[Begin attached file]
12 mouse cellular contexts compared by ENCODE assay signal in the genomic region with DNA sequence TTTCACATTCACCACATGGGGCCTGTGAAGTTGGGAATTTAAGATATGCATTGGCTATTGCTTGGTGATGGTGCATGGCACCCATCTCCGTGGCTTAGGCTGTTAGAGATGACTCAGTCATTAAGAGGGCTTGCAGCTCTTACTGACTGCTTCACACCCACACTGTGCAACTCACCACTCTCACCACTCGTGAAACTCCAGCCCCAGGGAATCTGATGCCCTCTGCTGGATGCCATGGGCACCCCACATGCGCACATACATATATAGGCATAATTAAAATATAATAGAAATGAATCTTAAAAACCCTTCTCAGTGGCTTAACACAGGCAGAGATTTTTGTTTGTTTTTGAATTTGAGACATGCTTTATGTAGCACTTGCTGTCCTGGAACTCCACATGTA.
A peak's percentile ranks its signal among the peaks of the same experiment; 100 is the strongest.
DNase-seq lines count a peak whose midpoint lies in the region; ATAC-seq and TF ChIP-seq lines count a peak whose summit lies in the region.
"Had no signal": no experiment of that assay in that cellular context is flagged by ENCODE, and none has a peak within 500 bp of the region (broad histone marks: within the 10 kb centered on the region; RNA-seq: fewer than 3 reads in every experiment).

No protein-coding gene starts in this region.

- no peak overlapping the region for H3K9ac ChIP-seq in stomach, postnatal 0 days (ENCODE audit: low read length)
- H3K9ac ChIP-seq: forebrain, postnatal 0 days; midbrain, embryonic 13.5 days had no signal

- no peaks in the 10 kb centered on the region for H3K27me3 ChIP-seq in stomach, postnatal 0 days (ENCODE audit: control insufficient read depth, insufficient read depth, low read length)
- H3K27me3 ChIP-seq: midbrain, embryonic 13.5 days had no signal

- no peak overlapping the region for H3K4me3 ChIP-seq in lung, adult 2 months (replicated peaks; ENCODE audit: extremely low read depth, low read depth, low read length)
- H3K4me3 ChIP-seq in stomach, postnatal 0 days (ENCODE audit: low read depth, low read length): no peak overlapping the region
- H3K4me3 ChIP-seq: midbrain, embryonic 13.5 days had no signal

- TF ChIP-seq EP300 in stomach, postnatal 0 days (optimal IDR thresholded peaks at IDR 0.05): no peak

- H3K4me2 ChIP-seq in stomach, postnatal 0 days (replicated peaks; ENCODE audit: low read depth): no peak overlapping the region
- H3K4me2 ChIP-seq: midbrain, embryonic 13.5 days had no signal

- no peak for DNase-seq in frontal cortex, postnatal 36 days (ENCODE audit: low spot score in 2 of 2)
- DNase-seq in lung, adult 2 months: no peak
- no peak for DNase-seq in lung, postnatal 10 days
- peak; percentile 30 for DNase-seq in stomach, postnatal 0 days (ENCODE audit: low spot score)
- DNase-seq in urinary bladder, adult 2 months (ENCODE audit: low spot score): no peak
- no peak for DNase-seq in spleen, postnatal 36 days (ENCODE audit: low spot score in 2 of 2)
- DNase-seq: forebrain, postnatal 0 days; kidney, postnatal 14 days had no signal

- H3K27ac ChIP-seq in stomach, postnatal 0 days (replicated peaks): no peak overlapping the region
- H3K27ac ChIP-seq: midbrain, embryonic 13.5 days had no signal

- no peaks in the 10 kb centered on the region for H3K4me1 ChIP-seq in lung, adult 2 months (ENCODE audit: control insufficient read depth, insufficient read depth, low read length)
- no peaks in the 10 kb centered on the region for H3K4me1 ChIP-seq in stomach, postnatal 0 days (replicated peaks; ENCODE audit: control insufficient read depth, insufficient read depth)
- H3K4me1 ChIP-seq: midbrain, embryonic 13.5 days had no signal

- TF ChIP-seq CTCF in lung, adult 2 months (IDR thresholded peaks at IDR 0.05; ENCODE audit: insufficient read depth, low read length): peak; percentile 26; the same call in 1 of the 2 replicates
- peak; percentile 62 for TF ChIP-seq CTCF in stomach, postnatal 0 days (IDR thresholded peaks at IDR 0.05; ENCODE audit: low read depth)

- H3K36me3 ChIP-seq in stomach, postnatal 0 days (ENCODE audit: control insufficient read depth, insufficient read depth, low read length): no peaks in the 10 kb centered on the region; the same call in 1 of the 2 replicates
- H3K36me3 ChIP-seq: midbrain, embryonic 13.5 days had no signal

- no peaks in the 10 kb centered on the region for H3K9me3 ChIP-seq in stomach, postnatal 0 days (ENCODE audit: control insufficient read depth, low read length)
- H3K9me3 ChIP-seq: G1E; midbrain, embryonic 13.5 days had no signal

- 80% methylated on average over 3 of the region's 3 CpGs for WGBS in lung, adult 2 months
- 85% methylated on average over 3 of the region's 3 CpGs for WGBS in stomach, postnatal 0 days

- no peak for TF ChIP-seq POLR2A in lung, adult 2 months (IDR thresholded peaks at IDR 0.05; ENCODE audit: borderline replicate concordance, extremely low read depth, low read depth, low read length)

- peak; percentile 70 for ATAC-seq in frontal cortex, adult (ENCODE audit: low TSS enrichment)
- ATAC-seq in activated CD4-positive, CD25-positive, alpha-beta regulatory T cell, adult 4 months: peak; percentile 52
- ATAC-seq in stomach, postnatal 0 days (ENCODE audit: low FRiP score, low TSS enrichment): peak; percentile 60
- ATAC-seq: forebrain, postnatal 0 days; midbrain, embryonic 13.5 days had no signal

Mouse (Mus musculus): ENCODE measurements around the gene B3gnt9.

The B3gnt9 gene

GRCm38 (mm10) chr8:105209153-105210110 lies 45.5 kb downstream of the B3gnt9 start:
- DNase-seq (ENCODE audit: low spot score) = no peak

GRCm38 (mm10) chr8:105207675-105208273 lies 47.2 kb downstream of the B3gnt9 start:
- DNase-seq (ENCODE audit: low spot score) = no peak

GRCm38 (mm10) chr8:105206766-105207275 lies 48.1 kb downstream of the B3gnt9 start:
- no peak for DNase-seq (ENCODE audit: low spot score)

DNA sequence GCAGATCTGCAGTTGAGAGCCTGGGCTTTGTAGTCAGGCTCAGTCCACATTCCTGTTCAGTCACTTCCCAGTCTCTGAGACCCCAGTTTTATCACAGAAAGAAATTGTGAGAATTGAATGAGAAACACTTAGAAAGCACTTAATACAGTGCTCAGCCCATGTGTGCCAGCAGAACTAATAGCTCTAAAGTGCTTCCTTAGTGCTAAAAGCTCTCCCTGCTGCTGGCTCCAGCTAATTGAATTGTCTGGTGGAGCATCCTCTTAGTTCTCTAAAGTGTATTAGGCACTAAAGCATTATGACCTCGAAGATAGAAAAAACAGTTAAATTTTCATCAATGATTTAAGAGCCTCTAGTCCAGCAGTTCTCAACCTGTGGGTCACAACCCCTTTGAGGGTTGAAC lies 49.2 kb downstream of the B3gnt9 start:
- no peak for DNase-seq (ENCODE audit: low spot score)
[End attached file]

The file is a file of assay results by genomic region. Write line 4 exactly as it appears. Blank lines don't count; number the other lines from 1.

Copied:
"Had no signal": no experiment of that assay in that cellular context is flagged by ENCODE, and none has a peak within 500 bp of the region (broad histone marks: within the 10 kb centered on the region; RNA-seq: fewer than 3 reads in every experiment).